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Court Discusses Disposition of Real Property in Probate Proceeding

A New York Probate Lawyer said this action emanates from a foreclosure proceeding involving property located in New York. That property was owned by a woman who died intestate. Her brother administered her estate as voluntary administrator. It appears, although it is not entirely clear, that the brother was his sister’s sole distributee and that the subject property vested in him immediately upon his sister’s death. The brother then died estate. A cousin was appointed the voluntary administrator of the brothers’ estate. The court’s file contains the brothers’ original will which devises and bequeaths all of his property to his cousin. The cousin died and there was no deed executed from the estate of the woman to her brother, nor was there a deed from the estate of the brother to his cousin. Although the brother’s original will was filed in the court by his cousin incident to the voluntary estate administration of the brother, the will was never offered for, or admitted to, probate. The complainants are the non-marital children of the cousin, the administrators of his estate, and claim to be his only distributees.

A New York Will Lawyer said the real estate taxes at the subject property were delinquent and one woman purchased a tax lien from the County of Nassau. In April 2002, she commenced a tax lien foreclosure action on the tax lien. The notice required to be sent pursuant to Nassau County Administrative Code was sent to the person occupying the property and to the Public Administrator of Nassau County as the administrator of the estate of the woman, the Public Administrator having been appointed as such pursuant to a creditor’s petition filed by the woman.

The underlying action by the complainants is to vacate the tax lien foreclosure sale, the deed by which the current owners of record, the defendants obtained title, and the mortgage placed on the property by the defendant incident to the purchase of the property by the defendants. The complainants contend that as the fee owners of the subject property at the time the foreclosure action was commenced, they were entitled to notice of the proceeding and the failure of the woman to provide that notice requires the vacating of the judgment in the foreclosure action and all subsequent deeds and mortgages.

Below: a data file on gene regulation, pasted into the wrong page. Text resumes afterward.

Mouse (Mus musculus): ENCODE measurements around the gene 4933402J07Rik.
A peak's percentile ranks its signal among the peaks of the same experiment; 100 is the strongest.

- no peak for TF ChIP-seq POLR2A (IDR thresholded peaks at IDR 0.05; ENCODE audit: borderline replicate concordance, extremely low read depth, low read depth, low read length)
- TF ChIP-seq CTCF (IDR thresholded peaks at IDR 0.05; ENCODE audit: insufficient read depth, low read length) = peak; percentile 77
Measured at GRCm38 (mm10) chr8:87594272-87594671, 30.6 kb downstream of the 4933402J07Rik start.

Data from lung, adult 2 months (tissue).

A Nassau County Probate Lawyer said the defendant moves to dismiss the complaint on two grounds. First, they contend that it has not been established that the complainants are the distributees of the cousin and thus have no standing to bring the Supreme Court action; the court disagrees. The complainants were appointed the administrators of the estate of the cousin by decree of the court and letters of estate administration issued to them. Letters granted by the court are conclusive evidence of the authority of the persons to whom they are granted until the decree granting them is reversed or modified upon appeal or the letters are suspended, modified or revoked by the court granting them. The complainants thus clearly have standing to commence and maintain the action in their capacities as the administrators of the estate of the cousin.

The defendant also contends that the complainants have made claim to the surplus monies from the tax lien foreclosure sale and that they have therefore ratified the tax foreclosure sale they are seeking to vacate. The motion is denied.

With regard to the complainants’ cross-motion for summary judgment dismissing the defendant’s answer, the proponent of a summary judgment motion must make a prima facie showing of entitlement to judgment as a matter of law, tendering sufficient evidence to demonstrate the absence of any material issues of fact. Failure to make such prima facie showing requires a denial of the motion, regardless of the sufficiency of the opposing papers.